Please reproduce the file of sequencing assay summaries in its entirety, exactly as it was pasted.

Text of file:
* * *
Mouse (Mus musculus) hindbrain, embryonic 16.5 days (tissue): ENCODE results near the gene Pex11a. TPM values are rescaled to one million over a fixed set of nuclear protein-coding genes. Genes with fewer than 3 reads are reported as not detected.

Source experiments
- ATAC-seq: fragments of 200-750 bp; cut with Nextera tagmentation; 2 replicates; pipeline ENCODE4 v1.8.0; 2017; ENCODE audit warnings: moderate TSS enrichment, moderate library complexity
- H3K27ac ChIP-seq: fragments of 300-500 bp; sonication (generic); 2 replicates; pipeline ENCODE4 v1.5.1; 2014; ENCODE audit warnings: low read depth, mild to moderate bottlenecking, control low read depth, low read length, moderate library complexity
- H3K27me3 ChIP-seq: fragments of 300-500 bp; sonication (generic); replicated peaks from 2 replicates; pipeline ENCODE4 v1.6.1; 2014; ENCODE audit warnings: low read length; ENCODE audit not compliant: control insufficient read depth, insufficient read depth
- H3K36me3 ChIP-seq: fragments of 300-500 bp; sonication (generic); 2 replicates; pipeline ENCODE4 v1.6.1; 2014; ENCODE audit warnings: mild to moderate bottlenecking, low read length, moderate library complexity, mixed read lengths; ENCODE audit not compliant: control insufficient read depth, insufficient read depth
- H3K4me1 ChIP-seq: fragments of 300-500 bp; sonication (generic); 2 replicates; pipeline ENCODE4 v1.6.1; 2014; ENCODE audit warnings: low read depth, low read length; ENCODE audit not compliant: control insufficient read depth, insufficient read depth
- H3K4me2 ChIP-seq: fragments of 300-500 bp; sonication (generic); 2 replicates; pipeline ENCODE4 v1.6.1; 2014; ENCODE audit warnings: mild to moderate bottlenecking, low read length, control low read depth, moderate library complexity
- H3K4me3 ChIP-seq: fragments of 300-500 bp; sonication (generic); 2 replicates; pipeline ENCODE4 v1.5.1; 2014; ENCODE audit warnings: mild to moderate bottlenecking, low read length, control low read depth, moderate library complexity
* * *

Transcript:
Mouse (Mus musculus) hindbrain, embryonic 16.5 days (tissue): ENCODE results near the gene Pex11a. TPM values are rescaled to one million over a fixed set of nuclear protein-coding genes. Genes with fewer than 3 reads are reported as not detected.

Source experiments
- ATAC-seq: fragments of 200-750 bp; cut with Nextera tagmentation; 2 replicates; pipeline ENCODE4 v1.8.0; 2017; ENCODE audit warnings: moderate TSS enrichment, moderate library complexity
- H3K27ac ChIP-seq: fragments of 300-500 bp; sonication (generic); 2 replicates; pipeline ENCODE4 v1.5.1; 2014; ENCODE audit warnings: low read depth, mild to moderate bottlenecking, control low read depth, low read length, moderate library complexity
- H3K27me3 ChIP-seq: fragments of 300-500 bp; sonication (generic); replicated peaks from 2 replicates; pipeline ENCODE4 v1.6.1; 2014; ENCODE audit warnings: low read length; ENCODE audit not compliant: control insufficient read depth, insufficient read depth
- H3K36me3 ChIP-seq: fragments of 300-500 bp; sonication (generic); 2 replicates; pipeline ENCODE4 v1.6.1; 2014; ENCODE audit warnings: mild to moderate bottlenecking, low read length, moderate library complexity, mixed read lengths; ENCODE audit not compliant: control insufficient read depth, insufficient read depth
- H3K4me1 ChIP-seq: fragments of 300-500 bp; sonication (generic); 2 replicates; pipeline ENCODE4 v1.6.1; 2014; ENCODE audit warnings: low read depth, low read length; ENCODE audit not compliant: control insufficient read depth, insufficient read depth
- H3K4me2 ChIP-seq: fragments of 300-500 bp; sonication (generic); 2 replicates; pipeline ENCODE4 v1.6.1; 2014; ENCODE audit warnings: mild to moderate bottlenecking, low read length, control low read depth, moderate library complexity
- H3K4me3 ChIP-seq: fragments of 300-500 bp; sonication (generic); 2 replicates; pipeline ENCODE4 v1.5.1; 2014; ENCODE audit warnings: mild to moderate bottlenecking, low read length, control low read depth, moderate library complexity